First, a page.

Preventative maintenance on your mechanical equipment plays a vital role in sustaining the life of your building’s mechanics. The ultimate goal for every HVAC professional is to ensure preventative maintenance is implemented rather than waiting until reactive measures become necessary. In buildings running on a chilled water system, chillers are an essential apparatus that controls the cooling system throughout the building. The chiller uses high and low pressure refrigerant cycles to cool down liquids exchanged throughout the mechanical equipment. As one of the most expensive and relied on pieces of equipment in a building, there is little to no room for mechanical failures. This is why Eddy Current testing has become a mandatory method of preventative maintenance that helps ensure the equipment is always working at its optimal level.
Eddy current testing is designed to detect, identify and locate signs of weakening in the condenser evaporator tubes, before any leaks or failures occur. Depending on the size, each chiller can contain hundreds of evaporator tubes that are constantly dealing with day-to-day mechanical stress. Overtime, moisture buildup in chillers can release acids that form corrosion and rust buildup on the equipment. Small rust particles can escape and grow inside the chillers’ condenser tubes. This often triggers ruptures and cracks that can lead to potentially dangerous leaks that are costly to repair.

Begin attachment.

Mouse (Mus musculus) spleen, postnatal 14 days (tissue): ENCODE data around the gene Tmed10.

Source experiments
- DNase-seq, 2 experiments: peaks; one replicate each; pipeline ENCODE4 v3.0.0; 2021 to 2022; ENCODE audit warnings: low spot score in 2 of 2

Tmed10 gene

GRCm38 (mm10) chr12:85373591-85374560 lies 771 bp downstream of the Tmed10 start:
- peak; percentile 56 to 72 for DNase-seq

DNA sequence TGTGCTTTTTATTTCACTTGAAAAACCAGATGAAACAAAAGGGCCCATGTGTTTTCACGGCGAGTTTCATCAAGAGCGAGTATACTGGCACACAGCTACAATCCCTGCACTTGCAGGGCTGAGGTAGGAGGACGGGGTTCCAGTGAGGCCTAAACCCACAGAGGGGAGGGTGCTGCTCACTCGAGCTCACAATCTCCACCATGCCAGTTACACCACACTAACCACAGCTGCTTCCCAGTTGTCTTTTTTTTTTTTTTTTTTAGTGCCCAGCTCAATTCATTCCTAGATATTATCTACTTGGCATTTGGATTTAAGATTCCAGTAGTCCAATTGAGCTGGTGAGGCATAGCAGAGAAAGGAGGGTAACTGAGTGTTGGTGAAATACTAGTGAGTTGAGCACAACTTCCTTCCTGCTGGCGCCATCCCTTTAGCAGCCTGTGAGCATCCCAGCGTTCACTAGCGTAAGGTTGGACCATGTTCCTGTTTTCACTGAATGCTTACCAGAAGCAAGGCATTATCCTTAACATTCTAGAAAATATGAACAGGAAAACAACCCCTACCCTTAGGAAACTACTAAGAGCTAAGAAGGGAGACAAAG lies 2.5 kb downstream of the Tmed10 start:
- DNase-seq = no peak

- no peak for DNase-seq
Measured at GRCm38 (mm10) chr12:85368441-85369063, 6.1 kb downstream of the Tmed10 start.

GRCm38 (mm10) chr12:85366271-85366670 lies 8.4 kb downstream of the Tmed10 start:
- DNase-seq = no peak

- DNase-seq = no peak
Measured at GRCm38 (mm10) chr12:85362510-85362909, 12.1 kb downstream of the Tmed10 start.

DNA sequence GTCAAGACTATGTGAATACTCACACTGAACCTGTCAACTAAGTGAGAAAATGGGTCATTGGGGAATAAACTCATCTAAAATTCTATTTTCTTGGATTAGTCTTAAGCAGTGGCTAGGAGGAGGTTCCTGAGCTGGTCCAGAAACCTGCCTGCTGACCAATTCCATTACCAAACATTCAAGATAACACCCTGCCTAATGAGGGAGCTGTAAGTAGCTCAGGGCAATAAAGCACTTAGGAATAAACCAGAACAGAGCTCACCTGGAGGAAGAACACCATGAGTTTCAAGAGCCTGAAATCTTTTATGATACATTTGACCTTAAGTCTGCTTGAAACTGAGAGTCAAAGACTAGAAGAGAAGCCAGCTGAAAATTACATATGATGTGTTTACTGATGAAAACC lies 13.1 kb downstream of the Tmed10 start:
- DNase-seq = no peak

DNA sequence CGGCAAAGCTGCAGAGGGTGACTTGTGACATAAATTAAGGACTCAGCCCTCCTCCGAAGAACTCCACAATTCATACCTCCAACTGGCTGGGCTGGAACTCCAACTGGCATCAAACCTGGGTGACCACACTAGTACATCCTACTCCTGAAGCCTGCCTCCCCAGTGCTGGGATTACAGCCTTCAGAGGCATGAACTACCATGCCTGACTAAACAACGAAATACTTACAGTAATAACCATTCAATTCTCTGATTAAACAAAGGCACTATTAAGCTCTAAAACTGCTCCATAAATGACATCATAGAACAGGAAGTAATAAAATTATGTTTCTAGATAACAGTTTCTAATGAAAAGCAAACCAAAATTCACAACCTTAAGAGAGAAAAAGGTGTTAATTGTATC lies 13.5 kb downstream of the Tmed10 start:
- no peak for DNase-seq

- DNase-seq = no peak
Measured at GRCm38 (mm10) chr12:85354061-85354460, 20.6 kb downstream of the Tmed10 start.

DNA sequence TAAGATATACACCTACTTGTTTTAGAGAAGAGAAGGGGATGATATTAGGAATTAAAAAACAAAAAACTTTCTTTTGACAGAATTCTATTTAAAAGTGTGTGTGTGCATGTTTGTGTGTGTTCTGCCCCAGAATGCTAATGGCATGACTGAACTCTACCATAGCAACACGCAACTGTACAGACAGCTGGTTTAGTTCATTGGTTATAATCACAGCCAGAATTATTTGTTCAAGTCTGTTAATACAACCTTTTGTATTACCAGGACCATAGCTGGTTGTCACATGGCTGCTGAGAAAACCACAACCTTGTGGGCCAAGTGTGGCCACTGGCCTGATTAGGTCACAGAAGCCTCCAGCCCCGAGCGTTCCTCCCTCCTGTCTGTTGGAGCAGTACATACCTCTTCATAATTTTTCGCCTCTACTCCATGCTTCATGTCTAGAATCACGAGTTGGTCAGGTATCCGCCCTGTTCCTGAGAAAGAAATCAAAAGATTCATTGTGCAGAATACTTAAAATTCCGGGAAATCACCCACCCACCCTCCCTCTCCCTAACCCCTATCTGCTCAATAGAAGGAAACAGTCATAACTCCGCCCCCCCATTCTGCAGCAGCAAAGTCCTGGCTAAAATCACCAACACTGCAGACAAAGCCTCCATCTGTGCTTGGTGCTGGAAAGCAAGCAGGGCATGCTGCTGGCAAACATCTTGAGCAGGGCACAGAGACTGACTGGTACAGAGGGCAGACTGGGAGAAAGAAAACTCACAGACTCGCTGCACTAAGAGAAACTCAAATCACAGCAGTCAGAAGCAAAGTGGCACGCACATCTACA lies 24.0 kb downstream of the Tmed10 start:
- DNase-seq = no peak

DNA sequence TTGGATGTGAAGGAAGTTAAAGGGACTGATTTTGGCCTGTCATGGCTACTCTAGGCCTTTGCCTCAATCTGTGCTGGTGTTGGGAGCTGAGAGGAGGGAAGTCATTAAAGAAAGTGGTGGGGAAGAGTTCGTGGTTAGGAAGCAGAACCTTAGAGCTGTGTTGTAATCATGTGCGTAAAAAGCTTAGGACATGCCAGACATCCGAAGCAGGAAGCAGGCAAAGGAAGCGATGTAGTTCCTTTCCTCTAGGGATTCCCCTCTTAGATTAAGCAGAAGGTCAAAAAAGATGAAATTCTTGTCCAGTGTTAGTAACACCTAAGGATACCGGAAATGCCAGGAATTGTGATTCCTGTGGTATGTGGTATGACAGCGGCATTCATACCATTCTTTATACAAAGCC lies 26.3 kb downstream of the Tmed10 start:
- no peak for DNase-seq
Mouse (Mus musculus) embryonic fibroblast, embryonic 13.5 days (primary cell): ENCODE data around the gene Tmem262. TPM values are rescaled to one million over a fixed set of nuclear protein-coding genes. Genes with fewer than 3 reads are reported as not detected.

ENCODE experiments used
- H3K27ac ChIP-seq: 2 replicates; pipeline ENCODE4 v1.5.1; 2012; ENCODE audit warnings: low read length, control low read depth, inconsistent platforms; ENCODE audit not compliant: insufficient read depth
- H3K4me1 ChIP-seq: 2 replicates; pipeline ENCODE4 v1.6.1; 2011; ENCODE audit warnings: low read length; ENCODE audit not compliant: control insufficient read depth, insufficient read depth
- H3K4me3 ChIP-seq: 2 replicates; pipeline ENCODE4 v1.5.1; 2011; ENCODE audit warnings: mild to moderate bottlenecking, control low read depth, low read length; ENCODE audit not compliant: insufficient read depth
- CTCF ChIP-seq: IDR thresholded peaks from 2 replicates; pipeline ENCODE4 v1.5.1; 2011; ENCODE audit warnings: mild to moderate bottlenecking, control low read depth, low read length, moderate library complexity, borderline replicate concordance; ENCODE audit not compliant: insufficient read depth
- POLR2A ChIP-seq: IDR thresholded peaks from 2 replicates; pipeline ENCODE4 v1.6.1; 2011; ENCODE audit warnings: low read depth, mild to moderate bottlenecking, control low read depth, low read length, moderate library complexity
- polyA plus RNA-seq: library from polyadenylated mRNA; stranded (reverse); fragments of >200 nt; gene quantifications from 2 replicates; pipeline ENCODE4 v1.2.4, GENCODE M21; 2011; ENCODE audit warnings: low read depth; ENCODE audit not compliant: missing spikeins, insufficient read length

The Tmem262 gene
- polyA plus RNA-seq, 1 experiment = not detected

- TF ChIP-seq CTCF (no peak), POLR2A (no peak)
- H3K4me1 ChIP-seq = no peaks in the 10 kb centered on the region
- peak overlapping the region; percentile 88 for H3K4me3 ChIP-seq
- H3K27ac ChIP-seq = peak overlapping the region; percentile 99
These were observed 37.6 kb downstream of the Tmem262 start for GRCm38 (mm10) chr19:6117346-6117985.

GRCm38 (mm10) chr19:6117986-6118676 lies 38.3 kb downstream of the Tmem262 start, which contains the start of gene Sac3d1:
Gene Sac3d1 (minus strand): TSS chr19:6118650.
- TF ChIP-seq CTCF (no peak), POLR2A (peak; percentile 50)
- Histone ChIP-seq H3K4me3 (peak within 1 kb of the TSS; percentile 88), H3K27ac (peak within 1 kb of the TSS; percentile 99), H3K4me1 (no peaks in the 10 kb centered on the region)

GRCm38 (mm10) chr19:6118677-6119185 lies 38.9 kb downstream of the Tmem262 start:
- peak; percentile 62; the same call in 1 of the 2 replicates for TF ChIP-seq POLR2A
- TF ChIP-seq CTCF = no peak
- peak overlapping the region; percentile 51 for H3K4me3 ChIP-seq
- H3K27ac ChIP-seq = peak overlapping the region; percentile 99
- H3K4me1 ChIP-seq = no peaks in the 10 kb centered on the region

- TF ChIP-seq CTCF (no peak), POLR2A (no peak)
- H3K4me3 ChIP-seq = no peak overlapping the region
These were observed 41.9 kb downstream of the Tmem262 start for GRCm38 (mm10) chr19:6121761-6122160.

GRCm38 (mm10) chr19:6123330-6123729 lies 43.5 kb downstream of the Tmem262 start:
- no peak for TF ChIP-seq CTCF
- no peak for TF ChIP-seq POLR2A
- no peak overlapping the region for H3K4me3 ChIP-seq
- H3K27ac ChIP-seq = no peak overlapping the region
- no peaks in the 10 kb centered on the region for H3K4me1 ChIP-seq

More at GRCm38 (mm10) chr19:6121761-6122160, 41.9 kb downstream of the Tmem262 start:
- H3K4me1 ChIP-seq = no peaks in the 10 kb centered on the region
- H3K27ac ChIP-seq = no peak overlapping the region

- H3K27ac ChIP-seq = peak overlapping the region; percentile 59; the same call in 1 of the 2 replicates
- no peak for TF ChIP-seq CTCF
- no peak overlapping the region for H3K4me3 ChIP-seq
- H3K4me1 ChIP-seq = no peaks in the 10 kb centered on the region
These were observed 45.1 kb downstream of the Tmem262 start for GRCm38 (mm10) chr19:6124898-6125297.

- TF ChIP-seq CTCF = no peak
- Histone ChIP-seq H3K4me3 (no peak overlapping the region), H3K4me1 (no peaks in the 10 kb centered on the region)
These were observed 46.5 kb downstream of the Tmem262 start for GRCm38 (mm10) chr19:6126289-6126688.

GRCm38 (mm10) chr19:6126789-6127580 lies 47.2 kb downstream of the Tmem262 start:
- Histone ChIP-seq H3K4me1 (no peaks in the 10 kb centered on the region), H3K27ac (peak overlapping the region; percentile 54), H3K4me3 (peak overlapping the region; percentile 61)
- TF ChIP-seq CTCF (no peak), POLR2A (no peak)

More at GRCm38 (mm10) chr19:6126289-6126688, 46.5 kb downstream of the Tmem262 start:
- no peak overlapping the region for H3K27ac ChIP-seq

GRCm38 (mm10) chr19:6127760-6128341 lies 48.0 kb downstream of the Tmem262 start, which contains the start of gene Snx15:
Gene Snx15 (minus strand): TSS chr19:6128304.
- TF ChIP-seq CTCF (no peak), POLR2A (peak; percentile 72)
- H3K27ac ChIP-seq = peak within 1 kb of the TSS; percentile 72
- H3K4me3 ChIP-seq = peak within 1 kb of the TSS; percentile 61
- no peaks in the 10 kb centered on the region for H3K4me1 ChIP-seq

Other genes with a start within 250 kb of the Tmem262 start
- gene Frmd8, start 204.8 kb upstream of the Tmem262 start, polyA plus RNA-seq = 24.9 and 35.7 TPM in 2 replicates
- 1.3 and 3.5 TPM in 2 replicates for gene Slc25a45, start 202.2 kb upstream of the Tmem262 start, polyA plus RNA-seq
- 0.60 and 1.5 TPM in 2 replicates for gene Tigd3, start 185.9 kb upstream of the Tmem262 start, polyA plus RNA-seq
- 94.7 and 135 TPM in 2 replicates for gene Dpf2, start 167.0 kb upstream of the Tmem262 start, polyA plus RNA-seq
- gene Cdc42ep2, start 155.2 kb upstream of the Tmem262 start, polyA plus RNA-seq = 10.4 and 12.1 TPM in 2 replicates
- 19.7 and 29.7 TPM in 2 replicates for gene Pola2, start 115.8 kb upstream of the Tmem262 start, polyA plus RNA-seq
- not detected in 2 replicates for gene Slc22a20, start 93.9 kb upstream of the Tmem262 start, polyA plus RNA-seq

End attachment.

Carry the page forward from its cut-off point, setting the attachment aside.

Eddy Current testing identifies problems early to prevent unforeseen repairs. Unexpected failures can result in major repairs and/or replacements that require chiller downtime and can become an expensive burden to residents. Moreover, leaks can also become a concern to the building’s surrounding area. As leaks occur, they are capable of releasing potentially hazardous refrigerants into the environment.
How does it work?
During an Eddy Current test, an electrical current is supplied into each tube to detect irregularities and imperfections on the surface. This creates a magnetic field that runs through the entire tube wall. When the coil approaches a metal surface, the test identifies currents that oppose the ones originally found in the coil. Changes in opposing currents help indicate defects in the area. These opposite currents are also known as Eddy Currents. By analyzing the depth of Eddy Currents, professionals can spot tube defects that were originally not visible to the naked eye.
Now that you are more aware of what Eddy Current is and how an Eddy Current testing works, it is important to be proactive by ensuring that your building has a preventative Eddy Current test every 5 years. A mandatory test that is required by building insurance companies, Eddy Current testing will help your building avoid major unforeseen repairs and ensure that all defects and irregularities are detected and prevented well in advance.